It’s My Eee in a Box

The Eee Box comes in an extremely sleek form factor; it’s thinner than a Mac mini but has a larger footprint, making it more like an Apple TV or other net appliance despite it being a full PC.

There are three mounting options for the Eee Box:


Flat on a table


Vertically on its stand


Behind your monitor using the supplied VESA mount

The front of the Eee Box continues the sleek design by covering the power button and front ports with a flip down panel. Unfortunately you can’t actually turn the unit on without flipping down the panel first, so it’s purely an aesthetic thing designed to simplify the front.

With the front panel flipped down you’ve got a HDD activity LED, power button/LED, two USB ports, a SD card slot, 1/8” audio out and 1/8” mic input. Connecting to any of these ports unfortunately does ruin the look of the device but it is obviously nice to have them there for occasional use.

The back of the Eee Box is far less concealed; you’ve got a single 1/8” audio output, 10/100/1000 Ethernet, two more USB ports, DVI out, DC power in and RF in for an external antenna. The Eee Box also supports Bluetooth for a nearly wireless setup. There is no HDMI output nor any way to get digital audio out, but we’ll touch on the implications of that later.

The right side of the machine has a removable drive tray for the single 2.5” SATA drive that ships with the machine.

Inside the Eee Box

Before even starting the review we dissected the Eee Box to get a glimpse at the first "desktop" implementation of Intel's Atom processor, the full gallery is here:

We've seen the Atom processor in the wild a number of times already, but to put it in perspective here it is compared to a standard LGA-775 Core 2 processor:


At the top we have the Intel 945GMCH, the sliver of a CPU in the middle is the Atom, to the left of it is a standard Core 2 Duo E7200 and to the right is the 802.11n card. Above the 802.11n card is the sole SATA/power ports on the motherboard.

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  • Casper42 - Tuesday, June 03, 2008 - link

    Gigabit Network with 2 USB Ports means you could make a sidecar that holds a small Power supply and 2 Desktop Drives (1TB Each) and plug them in USB.

    That gives you a SATA Boot drive and then either 2TB in RAID0/JBOD or 1TB in RAID1

    Small enough to not run up your power bill like crazy and yyet still flexible enough to run your OS of choice for the hosting platform and any other little utilities you might want (cough BT Client cough).
    Reply
  • erikstarcher - Tuesday, June 03, 2008 - link

    Looks like it would make a great car pc. hook up a 7" touchscreen to it for control and you are set. I bet it would do music, video (non hd) and gps without a problem. And it won't kill your battery as fast as some other solutions (like the laptop I am now using). Reply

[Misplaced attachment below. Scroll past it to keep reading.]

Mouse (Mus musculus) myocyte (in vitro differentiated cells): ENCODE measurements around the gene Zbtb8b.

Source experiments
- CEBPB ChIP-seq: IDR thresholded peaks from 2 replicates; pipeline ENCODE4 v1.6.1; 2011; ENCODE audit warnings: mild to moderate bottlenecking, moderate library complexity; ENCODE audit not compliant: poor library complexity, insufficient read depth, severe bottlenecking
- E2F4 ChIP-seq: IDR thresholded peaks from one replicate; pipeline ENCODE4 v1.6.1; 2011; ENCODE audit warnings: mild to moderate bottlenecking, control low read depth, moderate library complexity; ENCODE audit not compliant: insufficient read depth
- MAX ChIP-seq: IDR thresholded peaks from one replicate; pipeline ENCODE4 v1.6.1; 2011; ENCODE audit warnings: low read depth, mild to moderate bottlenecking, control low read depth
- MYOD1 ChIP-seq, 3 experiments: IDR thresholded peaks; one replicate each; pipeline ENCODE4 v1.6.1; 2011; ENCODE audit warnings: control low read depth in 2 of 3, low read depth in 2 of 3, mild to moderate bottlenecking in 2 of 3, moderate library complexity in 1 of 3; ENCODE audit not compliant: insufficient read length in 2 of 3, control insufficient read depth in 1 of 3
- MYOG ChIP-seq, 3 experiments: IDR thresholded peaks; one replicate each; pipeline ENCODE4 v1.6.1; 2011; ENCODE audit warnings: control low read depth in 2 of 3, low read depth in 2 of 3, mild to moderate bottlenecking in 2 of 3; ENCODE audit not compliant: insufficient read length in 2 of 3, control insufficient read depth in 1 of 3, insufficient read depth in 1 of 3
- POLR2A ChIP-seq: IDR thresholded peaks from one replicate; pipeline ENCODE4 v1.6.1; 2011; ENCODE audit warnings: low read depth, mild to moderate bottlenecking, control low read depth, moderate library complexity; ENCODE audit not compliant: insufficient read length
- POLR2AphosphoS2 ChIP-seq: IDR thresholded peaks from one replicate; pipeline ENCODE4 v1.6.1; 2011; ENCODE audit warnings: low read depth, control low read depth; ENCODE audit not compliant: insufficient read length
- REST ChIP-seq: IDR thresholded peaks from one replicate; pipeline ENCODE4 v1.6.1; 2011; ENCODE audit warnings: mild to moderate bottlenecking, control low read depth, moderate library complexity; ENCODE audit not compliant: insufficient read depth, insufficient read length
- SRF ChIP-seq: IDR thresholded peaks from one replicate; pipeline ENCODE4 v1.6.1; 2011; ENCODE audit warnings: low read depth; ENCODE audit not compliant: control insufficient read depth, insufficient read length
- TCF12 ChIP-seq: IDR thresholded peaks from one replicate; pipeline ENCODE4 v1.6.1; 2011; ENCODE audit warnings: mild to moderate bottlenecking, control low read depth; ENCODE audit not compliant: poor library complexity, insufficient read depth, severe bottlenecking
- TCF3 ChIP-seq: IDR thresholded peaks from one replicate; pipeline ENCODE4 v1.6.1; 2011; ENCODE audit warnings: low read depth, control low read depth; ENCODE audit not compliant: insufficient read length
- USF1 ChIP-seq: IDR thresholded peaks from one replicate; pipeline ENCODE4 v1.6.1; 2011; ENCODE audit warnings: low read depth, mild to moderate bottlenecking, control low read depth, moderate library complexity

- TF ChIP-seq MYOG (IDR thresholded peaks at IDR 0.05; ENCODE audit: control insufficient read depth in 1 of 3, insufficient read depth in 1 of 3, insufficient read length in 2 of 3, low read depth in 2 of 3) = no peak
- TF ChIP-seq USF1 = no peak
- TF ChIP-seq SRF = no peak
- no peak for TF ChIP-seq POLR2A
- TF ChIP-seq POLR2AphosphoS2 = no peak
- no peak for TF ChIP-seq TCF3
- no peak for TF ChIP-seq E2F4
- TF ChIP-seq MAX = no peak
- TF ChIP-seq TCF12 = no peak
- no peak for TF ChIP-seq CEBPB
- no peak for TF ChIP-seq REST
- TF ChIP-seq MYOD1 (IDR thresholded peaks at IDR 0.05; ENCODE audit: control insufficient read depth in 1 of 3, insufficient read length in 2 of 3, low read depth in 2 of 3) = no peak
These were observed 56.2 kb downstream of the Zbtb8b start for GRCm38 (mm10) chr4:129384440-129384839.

• Yooshaw - Tuesday, June 03, 2008 - link

    This was my first thought - you could really make a killer Carputer with this thing. Reply
  • strikeback03 - Wednesday, June 04, 2008 - link

    I thought that as well, though would almost certainly need a USB audio solution due to lack of other expansion. And the loud fan would be annoying too. I hope some more small devices/components come out for Atom/VIA Nano soon. Reply
  • MooseMuffin - Tuesday, June 03, 2008 - link

    Splashtop is a killer idea. There's been plenty of times where I've hosed my OS in some way, and this provides a way to still go online and google a solution. Reply
  • LuxZg - Tuesday, June 03, 2008 - link

    I agree, and this is one thing that is nice about Eee Box. But since it IS available on other MBOs as well, it's not huge advantage.. Reply
  • pnyffeler - Tuesday, June 03, 2008 - link

    How does the Atom perform for Remote Desktop and/or any other remote connections, with or without VPN? I just wonder how well this would work for working from home if your company offers such remote options. Reply
  • Martimus - Tuesday, June 03, 2008 - link

    I like seeing that Microsoft isn't allowing Windows XP on machines with larger than 80GB HDs. That should help establish a larger foothold for Linux on these types of computers. Of course when marketshare gets bigger, so will the compatibility which means that an alternative OS might actually be feasible. All this caused by Microsoft's attempt to maximize profits in the short term. Looks more like they are shooting themselves in the foot in the long term. I hope this type of computer really catches on and causes Linux or some other OS to really become mainstream. Reply
  • Griswold - Tuesday, June 03, 2008 - link

    Put a VIA Nano (C8) in that thing and I'm interested. Atom looks like s ure loser (but will be punched through with Intels might) for anything bigger than Intels envisioned MIDs. Reply
  • eeebox - Tuesday, June 03, 2008 - link

    People go on about it not being usable as a Media streamer, can't do HD yada yada...but is it powerful enough to be used as a SDTV recorder using a USB DVB-T tuner? I'm not even too fussed about record and play at the same time, simply record. It's been confirmed it can play 4.5Mbps 720p H.264 at 90% and 720p Divx fine so that means it should be able to play SD perfectly fine, so how would it handle the encoding side of it for recording?

    Seeing as though it'll cost only a little bit more than an average HDD TV recorder I want to get an eeebox for use as a compact low power HDD SDTV recorder with easily replacable HDD and a web browser (Splashtop ftw) and the VESA mounting to the back of a TV is perfect as I use my TV as a monitor.
    Reply

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